The Worrying Space Case: How is Space Junk affecting us?

We no longer only litter and pollute our land, water, and air. The human way of exploiting our surroundings has reached a new height, literally, as we have transcended beyond earthly boundaries and are invading Space itself.

Launched in 1957 by the Soviet Union, Sputnik 1 was the first successful artificial satellite to orbit around the Earth. Subsequently, the United States and the Soviet Union, the two Cold War rivals, immersed in an elaborate space race to establish dominion over the other. The space race effectively ended a few years after the United States’ successful landing on the moon in 1969 and the Soviets incurring four failed moon-landing attempts in the years following this. Sixty years since Sputnik 1, humanity has bowled numerous spacecraft and rockets into the vast expanse of space enveloping our earth.

The status quo of space junk according to The World Economic Forum is that 6,000 satellites are presently orbiting our planet, of which 3,600 are dysfunctional or dead. These statistics lead us to the jarring realization that more than half of the satellites lodged around the Earth are space junk. At present, thousands of tiny screws and nuts to broken parts from collisions or explosions to enormous, complete satellites that are no longer in use traverse the realm of our Space as debris.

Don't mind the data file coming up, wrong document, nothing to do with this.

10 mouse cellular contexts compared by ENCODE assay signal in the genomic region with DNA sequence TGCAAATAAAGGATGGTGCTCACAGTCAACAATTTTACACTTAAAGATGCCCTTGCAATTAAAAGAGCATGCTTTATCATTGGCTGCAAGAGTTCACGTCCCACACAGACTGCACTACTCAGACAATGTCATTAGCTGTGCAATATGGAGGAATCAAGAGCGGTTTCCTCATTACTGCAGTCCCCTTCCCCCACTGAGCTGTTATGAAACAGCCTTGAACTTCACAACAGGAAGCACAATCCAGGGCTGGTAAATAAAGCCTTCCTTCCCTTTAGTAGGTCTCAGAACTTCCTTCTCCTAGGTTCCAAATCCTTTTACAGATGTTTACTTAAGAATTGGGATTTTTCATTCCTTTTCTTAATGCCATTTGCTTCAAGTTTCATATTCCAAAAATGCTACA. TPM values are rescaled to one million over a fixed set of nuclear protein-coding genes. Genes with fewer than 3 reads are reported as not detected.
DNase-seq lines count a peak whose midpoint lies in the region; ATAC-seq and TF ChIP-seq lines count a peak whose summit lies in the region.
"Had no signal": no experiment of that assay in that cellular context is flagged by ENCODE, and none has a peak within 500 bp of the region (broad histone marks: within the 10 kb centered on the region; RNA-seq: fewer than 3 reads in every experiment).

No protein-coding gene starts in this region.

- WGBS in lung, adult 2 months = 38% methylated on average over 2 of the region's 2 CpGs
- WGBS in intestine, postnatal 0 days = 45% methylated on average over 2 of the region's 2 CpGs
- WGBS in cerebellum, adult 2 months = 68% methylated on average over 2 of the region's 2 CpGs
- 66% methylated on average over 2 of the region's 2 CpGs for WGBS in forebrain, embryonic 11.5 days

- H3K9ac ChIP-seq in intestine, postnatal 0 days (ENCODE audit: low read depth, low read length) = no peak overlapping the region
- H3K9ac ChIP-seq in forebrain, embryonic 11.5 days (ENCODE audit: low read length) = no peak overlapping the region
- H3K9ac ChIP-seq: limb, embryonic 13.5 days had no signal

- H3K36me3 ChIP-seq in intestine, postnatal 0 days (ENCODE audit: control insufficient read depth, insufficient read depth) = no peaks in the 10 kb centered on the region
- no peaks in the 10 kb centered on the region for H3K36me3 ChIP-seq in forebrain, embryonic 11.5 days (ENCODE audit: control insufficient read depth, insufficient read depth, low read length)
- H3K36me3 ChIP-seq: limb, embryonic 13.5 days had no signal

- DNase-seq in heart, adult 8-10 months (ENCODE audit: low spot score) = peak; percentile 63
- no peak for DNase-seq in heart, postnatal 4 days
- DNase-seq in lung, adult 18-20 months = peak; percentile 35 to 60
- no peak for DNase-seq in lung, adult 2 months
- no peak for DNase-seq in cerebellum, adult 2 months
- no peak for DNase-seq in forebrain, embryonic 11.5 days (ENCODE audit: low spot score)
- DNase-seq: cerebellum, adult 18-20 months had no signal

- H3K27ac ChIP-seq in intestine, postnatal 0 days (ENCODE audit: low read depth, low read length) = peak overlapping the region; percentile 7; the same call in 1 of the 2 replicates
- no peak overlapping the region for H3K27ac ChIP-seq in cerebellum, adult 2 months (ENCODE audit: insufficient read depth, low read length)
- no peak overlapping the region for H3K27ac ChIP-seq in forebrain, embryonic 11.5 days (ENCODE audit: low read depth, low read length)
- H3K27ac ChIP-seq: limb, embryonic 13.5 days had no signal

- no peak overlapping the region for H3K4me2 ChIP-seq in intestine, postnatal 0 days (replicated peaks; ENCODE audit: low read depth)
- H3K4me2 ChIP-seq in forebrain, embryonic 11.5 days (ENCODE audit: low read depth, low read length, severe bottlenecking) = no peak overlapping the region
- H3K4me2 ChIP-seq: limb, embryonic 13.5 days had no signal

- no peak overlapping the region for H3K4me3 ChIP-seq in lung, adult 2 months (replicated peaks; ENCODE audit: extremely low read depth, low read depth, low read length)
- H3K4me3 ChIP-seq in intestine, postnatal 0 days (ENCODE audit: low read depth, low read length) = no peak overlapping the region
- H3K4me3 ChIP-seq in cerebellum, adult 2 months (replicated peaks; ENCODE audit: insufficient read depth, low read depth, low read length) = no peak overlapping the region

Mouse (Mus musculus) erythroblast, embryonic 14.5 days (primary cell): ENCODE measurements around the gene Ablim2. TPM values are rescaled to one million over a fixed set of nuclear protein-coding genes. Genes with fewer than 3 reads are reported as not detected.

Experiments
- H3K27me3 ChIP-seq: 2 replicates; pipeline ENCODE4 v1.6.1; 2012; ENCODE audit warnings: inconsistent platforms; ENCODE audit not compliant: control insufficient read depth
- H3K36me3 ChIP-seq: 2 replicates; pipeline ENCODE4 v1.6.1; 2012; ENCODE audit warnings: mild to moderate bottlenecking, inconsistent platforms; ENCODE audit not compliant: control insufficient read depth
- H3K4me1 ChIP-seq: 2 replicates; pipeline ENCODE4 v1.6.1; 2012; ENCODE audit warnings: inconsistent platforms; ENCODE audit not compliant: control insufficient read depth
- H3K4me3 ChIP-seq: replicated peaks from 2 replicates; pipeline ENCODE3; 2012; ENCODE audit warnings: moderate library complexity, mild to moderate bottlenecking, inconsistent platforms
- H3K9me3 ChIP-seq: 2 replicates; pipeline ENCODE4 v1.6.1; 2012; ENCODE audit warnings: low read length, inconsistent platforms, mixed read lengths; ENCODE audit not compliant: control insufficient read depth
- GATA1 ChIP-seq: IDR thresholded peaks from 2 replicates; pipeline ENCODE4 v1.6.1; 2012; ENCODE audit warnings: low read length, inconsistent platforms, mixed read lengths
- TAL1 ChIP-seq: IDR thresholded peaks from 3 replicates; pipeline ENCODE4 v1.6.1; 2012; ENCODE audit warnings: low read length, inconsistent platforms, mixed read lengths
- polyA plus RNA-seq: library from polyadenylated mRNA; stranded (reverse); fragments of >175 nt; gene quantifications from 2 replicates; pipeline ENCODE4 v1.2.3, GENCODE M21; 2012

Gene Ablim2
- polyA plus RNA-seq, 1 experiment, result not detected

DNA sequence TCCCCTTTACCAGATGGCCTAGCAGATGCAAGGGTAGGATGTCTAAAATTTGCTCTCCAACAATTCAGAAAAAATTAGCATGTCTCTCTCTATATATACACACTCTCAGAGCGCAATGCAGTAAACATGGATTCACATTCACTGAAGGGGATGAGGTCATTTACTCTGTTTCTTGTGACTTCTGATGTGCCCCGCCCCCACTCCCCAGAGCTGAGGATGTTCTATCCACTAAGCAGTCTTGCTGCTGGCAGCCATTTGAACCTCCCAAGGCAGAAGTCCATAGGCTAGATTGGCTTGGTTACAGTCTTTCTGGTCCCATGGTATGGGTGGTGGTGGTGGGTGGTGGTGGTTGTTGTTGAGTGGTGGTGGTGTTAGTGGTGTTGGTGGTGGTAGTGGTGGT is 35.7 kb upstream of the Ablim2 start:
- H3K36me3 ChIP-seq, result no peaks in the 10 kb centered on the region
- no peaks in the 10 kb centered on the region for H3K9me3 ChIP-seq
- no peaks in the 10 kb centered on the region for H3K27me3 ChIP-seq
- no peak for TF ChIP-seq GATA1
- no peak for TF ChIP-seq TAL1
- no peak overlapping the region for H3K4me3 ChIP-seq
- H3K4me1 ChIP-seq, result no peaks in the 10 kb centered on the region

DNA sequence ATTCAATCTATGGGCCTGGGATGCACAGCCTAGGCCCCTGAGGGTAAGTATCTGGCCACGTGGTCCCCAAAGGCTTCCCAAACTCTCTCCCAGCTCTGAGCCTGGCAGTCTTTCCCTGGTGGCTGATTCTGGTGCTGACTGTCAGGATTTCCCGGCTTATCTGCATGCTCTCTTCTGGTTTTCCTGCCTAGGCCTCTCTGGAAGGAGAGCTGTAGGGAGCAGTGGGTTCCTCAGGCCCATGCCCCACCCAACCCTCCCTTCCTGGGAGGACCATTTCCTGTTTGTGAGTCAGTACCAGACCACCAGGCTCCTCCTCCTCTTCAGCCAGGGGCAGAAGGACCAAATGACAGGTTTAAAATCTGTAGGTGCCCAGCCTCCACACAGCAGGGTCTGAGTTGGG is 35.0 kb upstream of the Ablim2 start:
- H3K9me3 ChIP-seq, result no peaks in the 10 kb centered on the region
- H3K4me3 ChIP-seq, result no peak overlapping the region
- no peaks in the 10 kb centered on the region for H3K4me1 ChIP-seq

Reports show that about a thousand satellites will be dispatched into space per year in this decade. This number is four times that of the previous decade and is bound to keep increasing in the future. When it comes to the generation of debris of any kind, the more is never the merrier option. The more man-made space projects and ventures, the more space debris we are generating. Researchers predict that the Earth might soon have rings made of space junk orbiting around it like the planetary dust rings of Saturn. In short, we humans are preparing for a self-induced war that we do not stand a chance at winning.

Ron Garen, who worked on the International Space Station for 6 months has observed the beauty of life the way most others can only dream about. He records that the Earth is a truly stunning sight with all its diverse sweeps of terrains and forests, snow-capped mountains, vast blue seas, as well as the evidence of human existence in the actively twinkling cities during the night. “Because our planet is surrounded by this cloud of space debris,” he says, space pollution is developing an unprecedented impediment in observing the earth from space and vice versa. Space junk reflecting sunlight is proving to be a major hindrance in the day-to-day study of astronomers.

Amazon CEO Jeff Bezos’s milestone ‘trip’ to Space in 2021 is certainly the first of many such travel expeditions to come by. The giant space stations, space travel, tourism and entertainment zones, and even space civilizations are no longer only absurd imaginations from the pages of your sci-fi novels. Considering the direction we are headed in terms of astronomical and space exploration, these might become very normal and quintessential parts of human life that nobody questions, like how mobile phones did not exist a century ago but have become integral parts of our life in the 21st century. The more commercialization and privatization that Space undergoes, the more profit-oriented the scenario is going to be, and a new kind of ‘space race’ is doomed to take over. become and the more space junk we are bound to create.